A minority partner in BP’s blown-out well in the Gulf of Mexico has agreed to pay $US90 million ($A84 million) in a settlement with the US government and Gulf states over the 2010 oil spill. It includes the largest civil penalty ever recovered under the federal Clean Water Act.
MOEX Offshore 2007 LLC owned 10 per cent interest in the Macondo well, about 80km off the Louisiana coast. The well blew out in April 2010, destroying the BP-leased rig Deepwater Horizon, killing 11 men and resulting in the nation’s worst offshore oil spill.
The agreement, filed in US District Court in New Orleans, calls for MOEX to pay $US45 million in civil penalties to the federal government and $US25 million to the Gulf states affected by the spill. The company also agreed to pay $US20 million for coastal protection projects.
The Justice Department said the agreement is the largest civil penalty ever recovered under the clean water law that was enacted in 1972.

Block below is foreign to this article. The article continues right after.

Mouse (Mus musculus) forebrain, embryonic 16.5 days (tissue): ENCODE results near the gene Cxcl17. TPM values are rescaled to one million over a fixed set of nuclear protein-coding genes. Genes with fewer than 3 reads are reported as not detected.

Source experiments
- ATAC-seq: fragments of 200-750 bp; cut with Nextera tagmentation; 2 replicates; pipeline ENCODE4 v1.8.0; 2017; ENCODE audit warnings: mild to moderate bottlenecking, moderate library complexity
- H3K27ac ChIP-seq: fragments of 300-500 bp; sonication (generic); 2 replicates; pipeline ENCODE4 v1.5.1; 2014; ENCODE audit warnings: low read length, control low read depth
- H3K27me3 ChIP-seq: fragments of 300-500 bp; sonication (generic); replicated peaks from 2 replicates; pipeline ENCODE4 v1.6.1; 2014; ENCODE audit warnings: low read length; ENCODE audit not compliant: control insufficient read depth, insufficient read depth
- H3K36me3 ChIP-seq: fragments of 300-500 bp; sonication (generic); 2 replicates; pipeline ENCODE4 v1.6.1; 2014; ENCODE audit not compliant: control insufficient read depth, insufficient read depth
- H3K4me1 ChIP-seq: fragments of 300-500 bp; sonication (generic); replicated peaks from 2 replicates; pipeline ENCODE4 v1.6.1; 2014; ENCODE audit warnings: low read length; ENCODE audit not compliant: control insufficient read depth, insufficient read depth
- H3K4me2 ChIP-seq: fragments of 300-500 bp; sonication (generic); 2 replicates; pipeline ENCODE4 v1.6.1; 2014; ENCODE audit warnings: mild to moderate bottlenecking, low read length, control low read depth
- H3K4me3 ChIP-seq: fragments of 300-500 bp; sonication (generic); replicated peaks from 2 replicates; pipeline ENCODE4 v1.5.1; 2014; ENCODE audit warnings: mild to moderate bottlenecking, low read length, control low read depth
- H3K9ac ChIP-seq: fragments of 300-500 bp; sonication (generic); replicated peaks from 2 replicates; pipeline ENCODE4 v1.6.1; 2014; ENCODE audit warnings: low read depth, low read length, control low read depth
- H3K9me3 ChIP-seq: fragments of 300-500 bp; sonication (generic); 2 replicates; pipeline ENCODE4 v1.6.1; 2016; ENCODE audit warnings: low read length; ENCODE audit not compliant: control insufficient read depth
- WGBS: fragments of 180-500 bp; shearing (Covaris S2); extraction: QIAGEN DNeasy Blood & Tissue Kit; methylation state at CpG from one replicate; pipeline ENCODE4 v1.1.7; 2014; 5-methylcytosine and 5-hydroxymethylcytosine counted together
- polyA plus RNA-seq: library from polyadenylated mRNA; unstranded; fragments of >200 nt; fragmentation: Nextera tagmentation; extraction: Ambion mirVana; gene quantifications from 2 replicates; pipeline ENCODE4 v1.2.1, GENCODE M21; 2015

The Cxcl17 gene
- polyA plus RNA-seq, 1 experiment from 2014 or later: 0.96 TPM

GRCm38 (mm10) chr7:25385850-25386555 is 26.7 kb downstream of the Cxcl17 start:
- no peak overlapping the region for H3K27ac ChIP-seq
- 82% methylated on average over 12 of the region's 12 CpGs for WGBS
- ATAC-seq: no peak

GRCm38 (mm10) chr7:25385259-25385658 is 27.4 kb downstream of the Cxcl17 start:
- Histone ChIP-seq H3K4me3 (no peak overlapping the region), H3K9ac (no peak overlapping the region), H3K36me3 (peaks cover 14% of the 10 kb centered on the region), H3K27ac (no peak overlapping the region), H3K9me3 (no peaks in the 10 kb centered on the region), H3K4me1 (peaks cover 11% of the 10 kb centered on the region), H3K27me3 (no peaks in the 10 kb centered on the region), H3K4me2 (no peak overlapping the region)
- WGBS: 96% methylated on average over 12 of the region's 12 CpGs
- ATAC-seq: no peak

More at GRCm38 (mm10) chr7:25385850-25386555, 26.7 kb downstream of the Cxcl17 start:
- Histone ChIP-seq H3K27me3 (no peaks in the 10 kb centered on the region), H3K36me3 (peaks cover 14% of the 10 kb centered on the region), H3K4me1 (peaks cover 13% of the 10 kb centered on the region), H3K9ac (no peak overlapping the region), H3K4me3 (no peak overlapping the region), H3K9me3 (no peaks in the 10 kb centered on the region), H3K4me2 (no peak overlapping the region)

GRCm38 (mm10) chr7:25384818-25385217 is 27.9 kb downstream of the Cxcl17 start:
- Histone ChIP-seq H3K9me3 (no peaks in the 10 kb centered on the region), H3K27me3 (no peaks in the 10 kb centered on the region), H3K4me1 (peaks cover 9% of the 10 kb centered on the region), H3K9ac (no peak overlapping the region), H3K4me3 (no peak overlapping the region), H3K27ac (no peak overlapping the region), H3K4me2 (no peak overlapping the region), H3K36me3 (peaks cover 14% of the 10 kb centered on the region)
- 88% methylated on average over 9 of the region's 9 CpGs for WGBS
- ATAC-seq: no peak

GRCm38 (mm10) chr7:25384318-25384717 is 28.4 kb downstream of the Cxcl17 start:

“The Department of Justice has not wavered in its commitment to hold all responsible parties fully accountable for what stands as the largest oil spill in US history,” said Attorney-General Eric Holder said in a statement.
“This landmark settlement is an important step – but only a first step – toward achieving accountability and protecting the future of the Gulf ecosystem by funding critical habitat preservation projects.”
MOEX is the first company involved in the disaster to settle with the US government over the spill. The federal government also sued BP, rig owner Transocean Ltd and another minority partner in the well, Anadarko Petroleum Corporation.
A federal trial in New Orleans designed to determine the causes of the blowout that spewed millions of litres of oil into the Gulf is scheduled to start on February 27.
MOEX Offshore, a wholly owned subsidiary of MOEX USA Corp and unit of Japanese trading house Mitsui & Co, no longer owns any share of the lease for the Macondo well.
In May 2011, MOEX Offshore agreed to pay BP more than $US1 billion to settle all claims between the companies.
The federal government’s $US45 million share of the civil penalties will go toward replenishing the Oil Spill Liability Trust Fund, which covers the cost of cleanup and damage from future spills.
Louisiana’s share of the civil penalties is $6.75 million. Alabama, Florida and Mississippi will each get $US5 million, while Texas gets $US3.25 million.
MOEX officials could not immediately be reached for comment.